Thirdly, Cameron’s challenge could mark an important deepening in the political competition between the major parties on race issues. Many have been struck by the increase in political attention on the centre-right to race issues over the last five to ten years. The focus has been on the politics of representation. By increasing the number of non-white Conservative MPs from two to seventeen since 2005, Cameron has sent a powerful signal that Labour’s traditional claim to be ‘the party of ethnic minorities’ would now be contested. Cameron was again able to celebrate in Manchester several ways in which his Cabinet and Parliamentary benches demonstrate many successful journeys of migrant and minority integration in British society. That might perhaps help to ease the fears, about integration being impossible in an era of higher immigration, which the Home Secretary had articulated the previous day.

So symbolism can matter. But facial diversity is not enough. The politics of ethnic minority opportunity needs to be about more than visits to gurdwaras, diversity nights at the party conference fringes and unveiling statues of Mahatma Gandhi in Parliament Square. Jeremy Corbyn’s first speech as Labour leader did include one brief celebratory reference to Britain’s ethnic diversity – “as I travelled the country during the leadership campaign it was wonderful to see the diversity of all the people in our country” – and to Labour bringing in more black, Asian and ethnic minority members - but it did not include any substantial content on discrimination. Tim Farron acknowledged during his leadership campaign that the Liberal Democrats have struggled to get to the starting-line on race and diversity at all. The opposition parties too will no doubt now be challenged to match not just the Prime Minister’s rhetorical commitment to challenging inequalities but also to propose how it could be done in practice.

Non-white Britons expect substance, not just symbolism from all of the parties on race inequalites.  Survation’s large survey of ethnic minority voters for British Future showed the Conservatives winning more ethnic minority support than ever before – but just 29 per cent of non-white respondents were confident that the Conservatives are committed to treating people of every ethnic background equally, while 54 per cent said this of Labour. Respondents were twice as likely to say that the Conservatives needto do more to reach out – and the Prime Minister would seem to be committed to showing that he has got that message.  Moreover, there is evidence that ethnic inclusion could be important in broadening a party’s appeal to other younger, urban and more liberal white voters too – which is why it made sense for this issue to form part of a broader attempt by David Cameron to colonise the broad centre of British politics in his Manchester speech.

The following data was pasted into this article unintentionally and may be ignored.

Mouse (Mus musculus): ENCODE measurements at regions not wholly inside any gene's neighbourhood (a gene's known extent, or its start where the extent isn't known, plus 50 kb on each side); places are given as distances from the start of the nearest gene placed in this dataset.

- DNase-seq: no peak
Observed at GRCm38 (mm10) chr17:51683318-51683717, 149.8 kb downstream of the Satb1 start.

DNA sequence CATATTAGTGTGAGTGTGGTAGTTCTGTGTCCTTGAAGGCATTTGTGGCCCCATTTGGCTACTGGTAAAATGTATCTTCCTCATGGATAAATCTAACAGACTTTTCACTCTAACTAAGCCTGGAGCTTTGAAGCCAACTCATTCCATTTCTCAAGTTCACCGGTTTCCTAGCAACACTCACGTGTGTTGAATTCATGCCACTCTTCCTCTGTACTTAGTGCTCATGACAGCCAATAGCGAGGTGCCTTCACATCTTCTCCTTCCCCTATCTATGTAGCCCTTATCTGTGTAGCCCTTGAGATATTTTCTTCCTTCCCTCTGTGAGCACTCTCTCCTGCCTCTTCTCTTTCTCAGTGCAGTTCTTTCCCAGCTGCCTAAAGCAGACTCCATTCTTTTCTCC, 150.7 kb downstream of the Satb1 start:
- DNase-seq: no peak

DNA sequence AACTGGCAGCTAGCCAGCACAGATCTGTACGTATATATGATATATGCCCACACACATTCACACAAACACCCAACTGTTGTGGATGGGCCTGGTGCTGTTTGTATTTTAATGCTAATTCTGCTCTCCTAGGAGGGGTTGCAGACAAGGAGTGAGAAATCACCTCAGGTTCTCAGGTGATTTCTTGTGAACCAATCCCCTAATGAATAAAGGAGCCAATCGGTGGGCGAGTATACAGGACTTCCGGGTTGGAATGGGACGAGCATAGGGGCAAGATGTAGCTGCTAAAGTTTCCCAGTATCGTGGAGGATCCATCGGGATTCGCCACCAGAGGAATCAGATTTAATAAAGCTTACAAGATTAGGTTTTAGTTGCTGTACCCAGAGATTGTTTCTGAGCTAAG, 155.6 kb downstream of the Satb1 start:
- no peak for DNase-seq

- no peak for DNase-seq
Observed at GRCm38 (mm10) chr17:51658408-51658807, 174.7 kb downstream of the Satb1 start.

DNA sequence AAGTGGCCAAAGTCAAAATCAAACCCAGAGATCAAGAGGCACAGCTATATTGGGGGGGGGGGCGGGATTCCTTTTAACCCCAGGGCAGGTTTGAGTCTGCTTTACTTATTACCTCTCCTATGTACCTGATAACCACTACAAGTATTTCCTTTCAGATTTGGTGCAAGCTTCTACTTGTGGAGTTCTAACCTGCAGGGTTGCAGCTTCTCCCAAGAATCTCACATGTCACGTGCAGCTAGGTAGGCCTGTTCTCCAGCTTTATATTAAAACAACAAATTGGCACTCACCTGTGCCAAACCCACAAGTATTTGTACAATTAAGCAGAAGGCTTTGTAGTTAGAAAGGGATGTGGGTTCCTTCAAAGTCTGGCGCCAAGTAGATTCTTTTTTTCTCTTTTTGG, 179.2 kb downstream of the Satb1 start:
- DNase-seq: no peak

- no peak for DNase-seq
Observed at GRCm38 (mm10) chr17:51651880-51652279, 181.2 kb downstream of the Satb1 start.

But the case for caution is that there has been limited policy attention to ethnic inequalities under the last two governments. Restaurateur Iqbal Wahhab decided to give up his role chairing an ethnic minority taskforce for successive governments, unconvinced there was a political commitment to do much more than convene a talking shop. Lib Dem equalities minister Lynne Featherstone did push the CV discrimination issue – but many Conservatives were sceptical. Cameron’s new commitment may face similar challenges from those whose instinct is to worry that more attention to discrimination or bias in the jobs market will mean more red tape for business.

Labour had a separate race inequalities manifesto in 2015, outside of its main election manifesto, while the Conservative manifesto did not contain significant commitments to racial inequality. The mid-campaign launch in Croydon of a series of race equality pledges showed an increasing awareness of the growing importance of ethnic minority votes - though the fact that they all involved aiming for increases of 20 per cent by 2020 gave them a slightly back-of-the-envelope feel. 

Prime Ministerial commitments have an important agenda-setting function. A generation ago the Stephen Lawrence case opened the eyes of middle England to racist violence and police failures, particularly through the Daily Mail’s persistent challenging of those injustices. A Conservative Prime Minister’s words could similarly make a big difference in the mainstreaming of the issue of inequalities of opportunity. What action should follow words? Between now and next year’s party conference season, that must will now be the test for this Conservative government – and for their political opponents too. 

Sunder Katwala is director of British Future and former general secretary of the Fabian Society.